Elvis Today


The early fifties also saw a number of mainstream pop stars who drew on some of the appeal of country music. Patti Page was best known in her day for straddling both the pop and country charts, and her “Tennessee Waltz” was a blockbuster because it appealed to New Yorkers and Okies alike. There was also Guy Mitchell, who had a vaguely Western sound and made hits out of manufactured folk songs. And Jo Stafford had a basically folkish timbre that sounded more rural than urban.

Presley’s innovation wasn’t that he sounded either black or like a hillbilly; it was the brilliant way he drew on all three strains of pop music: blues, country, and traditional “classic” pop (that of the crooners, big bands, and Broadway shows). And though the country and blues influences were probably what most attracted the teenagers of 1956, in retrospect Presley is clearly a crooner. He comes out of a very clear tradition of great male singers of the great American songbook, especially Bing Crosby, Al Jolson, Billy Eckstine, Dean Martin, and, to an extent, Frank Sinatra—as well as the leading crooners of the idioms of the blues, like Louis Jordan, and of country, like Eddy Arnold.

Presley’s most obvious roots lie in Dean Martin and Bing Crosby. If you start with Crosby, and you add occasional Italian curse words and mannerisms intended to suggest various states of inebriation, then you’ve got Dean Martin. Take away those Neapolitanisms, replace with a whole lot o’ shakin’, and essentially you’ve got Elvis.

Those gyrations, the physical ones more than the vocal, simultaneously thrilled teenagers, annoyed adults, and gave satirists grist for the parody mill. Crosby directly anticipates Elvis’s voice on his 1950 “Sunshine Cake,” and when Martin does folkish material, the similarities to Presley are unmistakable. On his 1956 “Memories Are Made of This” (by the folk-pop songwriter Terry Gilkyson) Martin sounds exactly like Elvis; when Presley sings “Angel” in his 1962 film Follow That Dream , he sounds exactly like Dino.

Whether he was drawing on Nashville, Mississippi Delta, or Tin Pan Alley traditions, Presley’s greatest strength lay in ballads and love songs, of both the country and the city varieties. It would be foolish to deny that he was the King of Rock ’n’ Roll, the idiom’s first and greatest superstar. Yet who, exactly, are his children? He has almost nothing in common, vocally, with subsequent rock stars. To me, he doesn’t sound anything like Ozzy Osbourne, David Bowie, Radiohead, or even the Beatles. But he does sound a lot like the previous generation of great male pop singers.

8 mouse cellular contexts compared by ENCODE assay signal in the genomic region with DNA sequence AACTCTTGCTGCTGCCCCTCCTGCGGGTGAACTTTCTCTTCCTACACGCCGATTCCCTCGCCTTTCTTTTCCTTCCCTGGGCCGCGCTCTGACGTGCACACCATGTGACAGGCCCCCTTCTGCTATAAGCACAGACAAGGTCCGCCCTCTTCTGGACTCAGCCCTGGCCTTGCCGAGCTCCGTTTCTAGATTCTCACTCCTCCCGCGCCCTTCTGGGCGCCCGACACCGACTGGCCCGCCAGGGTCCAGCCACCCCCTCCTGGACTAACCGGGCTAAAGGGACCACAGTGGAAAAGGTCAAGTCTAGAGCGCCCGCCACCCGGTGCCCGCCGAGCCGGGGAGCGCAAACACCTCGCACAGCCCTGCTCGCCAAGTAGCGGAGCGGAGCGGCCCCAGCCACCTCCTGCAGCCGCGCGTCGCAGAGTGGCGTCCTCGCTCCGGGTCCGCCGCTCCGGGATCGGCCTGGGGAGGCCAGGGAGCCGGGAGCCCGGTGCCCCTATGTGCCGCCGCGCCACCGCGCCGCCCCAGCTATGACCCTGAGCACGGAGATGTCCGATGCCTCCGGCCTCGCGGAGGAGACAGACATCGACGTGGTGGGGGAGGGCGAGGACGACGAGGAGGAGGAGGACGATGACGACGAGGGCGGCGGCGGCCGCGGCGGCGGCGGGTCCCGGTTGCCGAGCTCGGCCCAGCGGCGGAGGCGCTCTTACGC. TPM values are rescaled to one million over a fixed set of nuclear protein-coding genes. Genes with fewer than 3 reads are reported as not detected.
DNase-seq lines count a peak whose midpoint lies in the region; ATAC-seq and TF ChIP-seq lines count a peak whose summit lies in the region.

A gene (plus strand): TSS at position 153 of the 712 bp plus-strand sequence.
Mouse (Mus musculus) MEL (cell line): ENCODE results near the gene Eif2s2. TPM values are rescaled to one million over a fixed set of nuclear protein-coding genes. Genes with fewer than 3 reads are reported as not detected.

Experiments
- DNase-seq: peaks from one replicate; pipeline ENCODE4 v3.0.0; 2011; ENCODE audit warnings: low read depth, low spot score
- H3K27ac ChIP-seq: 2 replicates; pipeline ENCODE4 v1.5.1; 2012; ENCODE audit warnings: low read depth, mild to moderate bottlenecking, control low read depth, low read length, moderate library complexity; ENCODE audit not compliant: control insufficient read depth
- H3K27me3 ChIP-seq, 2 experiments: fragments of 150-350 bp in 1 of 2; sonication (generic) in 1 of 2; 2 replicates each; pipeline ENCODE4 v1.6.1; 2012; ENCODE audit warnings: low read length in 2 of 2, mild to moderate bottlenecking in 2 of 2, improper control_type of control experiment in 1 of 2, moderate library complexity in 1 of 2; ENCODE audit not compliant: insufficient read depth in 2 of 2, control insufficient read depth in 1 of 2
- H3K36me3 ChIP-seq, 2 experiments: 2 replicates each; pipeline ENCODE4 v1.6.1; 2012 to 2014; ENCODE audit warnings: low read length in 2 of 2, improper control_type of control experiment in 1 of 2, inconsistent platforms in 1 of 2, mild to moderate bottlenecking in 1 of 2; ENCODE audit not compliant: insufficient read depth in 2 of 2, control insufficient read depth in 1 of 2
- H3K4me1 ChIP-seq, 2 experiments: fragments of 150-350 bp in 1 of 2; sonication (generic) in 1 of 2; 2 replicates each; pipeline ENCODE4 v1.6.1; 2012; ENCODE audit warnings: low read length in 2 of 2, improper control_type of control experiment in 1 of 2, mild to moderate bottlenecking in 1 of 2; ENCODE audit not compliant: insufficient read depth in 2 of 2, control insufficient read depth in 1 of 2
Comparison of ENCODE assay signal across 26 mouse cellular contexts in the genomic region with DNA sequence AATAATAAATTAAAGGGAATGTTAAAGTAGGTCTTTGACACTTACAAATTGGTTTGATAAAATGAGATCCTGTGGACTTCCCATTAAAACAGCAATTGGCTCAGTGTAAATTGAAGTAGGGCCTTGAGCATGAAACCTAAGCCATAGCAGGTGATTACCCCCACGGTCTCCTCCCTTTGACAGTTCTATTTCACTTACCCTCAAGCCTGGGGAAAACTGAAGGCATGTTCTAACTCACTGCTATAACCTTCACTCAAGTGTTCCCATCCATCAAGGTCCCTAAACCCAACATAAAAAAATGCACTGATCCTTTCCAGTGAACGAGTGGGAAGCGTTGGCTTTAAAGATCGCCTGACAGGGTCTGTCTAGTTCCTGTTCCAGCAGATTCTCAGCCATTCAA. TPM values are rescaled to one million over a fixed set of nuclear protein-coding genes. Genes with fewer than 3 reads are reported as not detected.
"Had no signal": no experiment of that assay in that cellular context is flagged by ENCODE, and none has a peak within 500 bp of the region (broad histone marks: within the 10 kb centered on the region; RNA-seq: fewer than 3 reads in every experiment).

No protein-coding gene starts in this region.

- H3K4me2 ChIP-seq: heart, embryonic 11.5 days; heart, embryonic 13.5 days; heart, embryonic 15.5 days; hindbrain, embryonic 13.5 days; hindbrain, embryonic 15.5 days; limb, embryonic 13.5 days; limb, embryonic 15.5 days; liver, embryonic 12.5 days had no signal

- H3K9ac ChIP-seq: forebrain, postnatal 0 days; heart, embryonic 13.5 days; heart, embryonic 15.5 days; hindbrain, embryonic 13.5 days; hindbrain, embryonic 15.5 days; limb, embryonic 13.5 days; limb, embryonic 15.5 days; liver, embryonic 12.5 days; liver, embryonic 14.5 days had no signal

If there is a split between Presley and what came before him, it is mainly in the sense of demographics. Presley represents a point of demarcation in that his music was directed almost exclusively at kids. Except, strangely, when Presley was a kid himself. His first sessions, done for the Memphis independent Sun Records when he was 19 and 20, offer a fascinating vision of the Elvis that might have been. He sings mainly classic blues (“That’s All Right,” “Mystery Train”), country (“Blue Moon of Kentucky,” “Just Because”), and pop (“Harbor Lights”). It’s hard to imagine anyone else doing both Rodgers and Hart’s “Blue Moon” and Bill Monroe’s bluegrass classic “Blue Moon of Kentucky” within a heartbeat of each other.

It was only when RCA realized he was selling zillions of records to teenagers that a portion of his material was dumbed down to appeal to adolescents and no one else. Such ephemera as “Teddy Bear,” “Good Luck Charm,” “Wear My Ring Around Your Neck,” and many others represent the most forgettable aspect of his legacy. In my head I can hear Louis Jordan or Ray Charles doing “Blue Suede Shoes” but not “His Latest Flame” or “The Girl of My Best Friend.” These last titles are particularly puerile. It was part of the Presley legend that he was anointed to instigate the generation gap, but it didn’t have to be that way. Elvis’s longtime friend Larry Geller has written, “Contrary to myth, not every adult found Elvis shocking. I recall my parents watching him on Ed Sullivan and enjoying it quite a bit.”

Yet that was the very definition of rock ’n’ roll. What made it different from all other earlier kinds of pop was not the music itself but the marketing. Like big-band swing and Sinatraera pop, rock was aimed at young people, but unlike other kinds of pop, it was also specifically designed to annoy their parents. Nearly every television documentary on early rock or Presley devotes too much time to inflating the reaction of the older generation. In fact, rock bashing by church and school officials was mild compared with the hostility toward jazz in the twenties. Still, parents, teachers, and clergy did condemn rock ’n’ roll, and the more they excoriated it, the more the entertainment business embraced it as a way to make money. It was characterized as subversive, the sound of rebellion, while being enthusiastically underwritten by corporate America.


As for Presley, he never considered himself a rebel. Far from wanting to antagonize the grownups, he addressed everybody older than he was as “mister” and “ma’am.” He was a sweet-natured, levelheaded boy, before prescription medications screwed him up, and he deported himself more like Perry Como than like Jim Morrison.